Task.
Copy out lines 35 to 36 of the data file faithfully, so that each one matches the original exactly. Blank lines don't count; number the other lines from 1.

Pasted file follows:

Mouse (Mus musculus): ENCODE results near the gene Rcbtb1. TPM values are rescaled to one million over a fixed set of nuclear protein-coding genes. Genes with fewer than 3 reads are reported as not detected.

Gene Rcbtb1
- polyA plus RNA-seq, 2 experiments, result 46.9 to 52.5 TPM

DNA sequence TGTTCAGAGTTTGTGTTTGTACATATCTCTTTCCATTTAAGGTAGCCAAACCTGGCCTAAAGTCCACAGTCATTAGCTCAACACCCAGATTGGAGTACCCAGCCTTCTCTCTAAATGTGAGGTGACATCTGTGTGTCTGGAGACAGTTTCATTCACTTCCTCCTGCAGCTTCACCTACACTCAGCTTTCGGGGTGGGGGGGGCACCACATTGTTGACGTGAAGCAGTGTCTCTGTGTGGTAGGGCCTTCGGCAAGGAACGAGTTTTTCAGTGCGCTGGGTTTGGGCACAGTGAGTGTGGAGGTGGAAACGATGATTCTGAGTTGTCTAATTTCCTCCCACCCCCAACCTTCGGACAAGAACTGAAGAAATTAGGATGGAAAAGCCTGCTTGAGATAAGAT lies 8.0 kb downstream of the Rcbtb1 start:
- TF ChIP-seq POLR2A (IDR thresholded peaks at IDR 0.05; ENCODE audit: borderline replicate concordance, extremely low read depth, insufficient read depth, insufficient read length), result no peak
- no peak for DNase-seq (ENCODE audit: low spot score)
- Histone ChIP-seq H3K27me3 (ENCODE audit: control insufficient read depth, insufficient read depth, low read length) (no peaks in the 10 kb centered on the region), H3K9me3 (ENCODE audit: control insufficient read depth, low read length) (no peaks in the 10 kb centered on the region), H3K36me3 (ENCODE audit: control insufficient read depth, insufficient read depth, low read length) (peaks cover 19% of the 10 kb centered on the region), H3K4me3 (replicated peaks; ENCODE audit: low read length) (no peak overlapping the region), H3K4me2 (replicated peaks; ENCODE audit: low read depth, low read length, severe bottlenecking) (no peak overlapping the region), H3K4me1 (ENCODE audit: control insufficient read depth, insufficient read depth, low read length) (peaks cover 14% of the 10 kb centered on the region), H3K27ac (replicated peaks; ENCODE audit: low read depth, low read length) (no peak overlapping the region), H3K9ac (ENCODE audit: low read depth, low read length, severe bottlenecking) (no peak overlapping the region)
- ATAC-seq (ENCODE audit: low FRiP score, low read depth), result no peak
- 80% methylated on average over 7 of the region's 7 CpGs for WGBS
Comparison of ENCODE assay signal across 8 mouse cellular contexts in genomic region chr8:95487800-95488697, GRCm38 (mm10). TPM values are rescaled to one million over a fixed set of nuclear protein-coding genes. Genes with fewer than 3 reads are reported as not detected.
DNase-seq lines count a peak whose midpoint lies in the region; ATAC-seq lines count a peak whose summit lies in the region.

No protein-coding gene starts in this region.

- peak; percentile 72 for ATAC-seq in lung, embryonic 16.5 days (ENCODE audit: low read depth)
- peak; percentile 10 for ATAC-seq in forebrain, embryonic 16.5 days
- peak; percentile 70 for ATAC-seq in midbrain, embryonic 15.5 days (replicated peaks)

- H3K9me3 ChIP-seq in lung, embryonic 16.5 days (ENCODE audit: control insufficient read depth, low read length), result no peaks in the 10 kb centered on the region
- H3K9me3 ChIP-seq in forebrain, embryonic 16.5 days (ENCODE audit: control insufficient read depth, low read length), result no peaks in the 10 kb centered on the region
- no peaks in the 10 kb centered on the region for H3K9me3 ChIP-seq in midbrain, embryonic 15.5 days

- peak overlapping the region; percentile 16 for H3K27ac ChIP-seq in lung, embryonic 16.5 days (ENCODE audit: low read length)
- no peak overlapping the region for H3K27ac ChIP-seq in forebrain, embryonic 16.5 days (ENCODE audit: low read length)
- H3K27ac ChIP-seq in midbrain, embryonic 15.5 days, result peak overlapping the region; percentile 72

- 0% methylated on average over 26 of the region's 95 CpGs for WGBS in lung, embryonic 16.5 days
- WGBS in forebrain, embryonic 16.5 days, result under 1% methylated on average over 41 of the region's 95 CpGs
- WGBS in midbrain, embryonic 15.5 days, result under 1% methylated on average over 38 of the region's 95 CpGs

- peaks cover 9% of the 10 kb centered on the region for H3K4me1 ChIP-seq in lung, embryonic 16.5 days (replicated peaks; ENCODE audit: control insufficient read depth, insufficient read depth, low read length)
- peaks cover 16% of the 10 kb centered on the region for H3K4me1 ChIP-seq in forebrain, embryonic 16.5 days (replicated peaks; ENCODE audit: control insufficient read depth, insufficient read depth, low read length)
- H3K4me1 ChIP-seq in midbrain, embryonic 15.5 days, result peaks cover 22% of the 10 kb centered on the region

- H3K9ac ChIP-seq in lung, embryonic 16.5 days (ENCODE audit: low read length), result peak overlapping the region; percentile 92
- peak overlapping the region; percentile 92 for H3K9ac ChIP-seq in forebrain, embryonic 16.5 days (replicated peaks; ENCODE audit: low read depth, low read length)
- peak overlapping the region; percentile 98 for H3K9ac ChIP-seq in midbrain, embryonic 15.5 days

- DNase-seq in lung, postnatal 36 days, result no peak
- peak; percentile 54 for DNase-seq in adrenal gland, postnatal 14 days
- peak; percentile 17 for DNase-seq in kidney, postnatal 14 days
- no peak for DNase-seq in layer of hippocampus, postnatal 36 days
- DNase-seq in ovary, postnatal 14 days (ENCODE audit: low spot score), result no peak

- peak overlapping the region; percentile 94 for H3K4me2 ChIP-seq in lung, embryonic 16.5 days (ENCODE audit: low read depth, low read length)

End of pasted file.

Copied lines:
- DNase-seq in ovary, postnatal 14 days (ENCODE audit: low spot score), result no peak

- peak overlapping the region; percentile 94 for H3K4me2 ChIP-seq in lung, embryonic 16.5 days (ENCODE audit: low read depth, low read length)